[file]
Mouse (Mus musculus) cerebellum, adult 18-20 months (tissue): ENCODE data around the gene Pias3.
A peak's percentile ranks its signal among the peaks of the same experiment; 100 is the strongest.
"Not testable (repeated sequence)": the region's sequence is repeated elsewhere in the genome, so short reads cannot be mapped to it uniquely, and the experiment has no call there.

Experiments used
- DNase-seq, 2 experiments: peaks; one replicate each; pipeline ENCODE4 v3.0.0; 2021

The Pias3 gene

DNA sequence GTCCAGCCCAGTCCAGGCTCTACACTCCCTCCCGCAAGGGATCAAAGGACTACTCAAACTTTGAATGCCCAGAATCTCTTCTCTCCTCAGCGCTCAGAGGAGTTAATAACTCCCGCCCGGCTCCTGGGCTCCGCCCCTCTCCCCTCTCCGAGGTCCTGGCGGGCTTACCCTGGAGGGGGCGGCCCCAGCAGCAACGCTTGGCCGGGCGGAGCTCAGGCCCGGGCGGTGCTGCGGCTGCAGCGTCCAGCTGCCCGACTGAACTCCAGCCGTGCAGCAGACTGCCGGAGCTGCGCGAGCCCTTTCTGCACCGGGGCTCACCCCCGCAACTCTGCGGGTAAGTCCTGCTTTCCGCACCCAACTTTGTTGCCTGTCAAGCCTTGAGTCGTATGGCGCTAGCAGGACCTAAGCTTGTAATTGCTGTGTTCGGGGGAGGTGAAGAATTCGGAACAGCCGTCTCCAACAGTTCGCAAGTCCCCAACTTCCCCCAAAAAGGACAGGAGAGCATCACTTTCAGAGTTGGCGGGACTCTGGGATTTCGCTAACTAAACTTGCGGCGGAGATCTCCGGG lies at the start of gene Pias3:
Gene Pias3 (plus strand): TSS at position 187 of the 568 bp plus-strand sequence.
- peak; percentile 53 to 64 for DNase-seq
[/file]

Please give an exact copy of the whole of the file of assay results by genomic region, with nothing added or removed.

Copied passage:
Mouse (Mus musculus) cerebellum, adult 18-20 months (tissue): ENCODE data around the gene Pias3.
A peak's percentile ranks its signal among the peaks of the same experiment; 100 is the strongest.
"Not testable (repeated sequence)": the region's sequence is repeated elsewhere in the genome, so short reads cannot be mapped to it uniquely, and the experiment has no call there.

Experiments used
- DNase-seq, 2 experiments: peaks; one replicate each; pipeline ENCODE4 v3.0.0; 2021

The Pias3 gene

DNA sequence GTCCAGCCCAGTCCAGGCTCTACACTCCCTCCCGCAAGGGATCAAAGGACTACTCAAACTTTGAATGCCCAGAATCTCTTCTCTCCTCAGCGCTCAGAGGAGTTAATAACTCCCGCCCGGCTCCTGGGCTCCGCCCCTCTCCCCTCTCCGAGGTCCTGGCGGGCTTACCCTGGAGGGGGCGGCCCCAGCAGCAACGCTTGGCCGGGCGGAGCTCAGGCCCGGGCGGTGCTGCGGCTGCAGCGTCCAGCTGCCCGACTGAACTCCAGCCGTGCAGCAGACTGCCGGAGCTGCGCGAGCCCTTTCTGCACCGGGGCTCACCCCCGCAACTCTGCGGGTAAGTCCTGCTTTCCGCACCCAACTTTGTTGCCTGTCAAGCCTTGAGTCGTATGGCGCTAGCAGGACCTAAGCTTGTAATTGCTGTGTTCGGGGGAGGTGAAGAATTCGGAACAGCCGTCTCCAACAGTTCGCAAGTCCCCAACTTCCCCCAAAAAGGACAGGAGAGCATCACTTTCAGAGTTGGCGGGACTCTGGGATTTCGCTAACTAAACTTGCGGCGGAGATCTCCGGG lies at the start of gene Pias3:
Gene Pias3 (plus strand): TSS at position 187 of the 568 bp plus-strand sequence.
- peak; percentile 53 to 64 for DNase-seq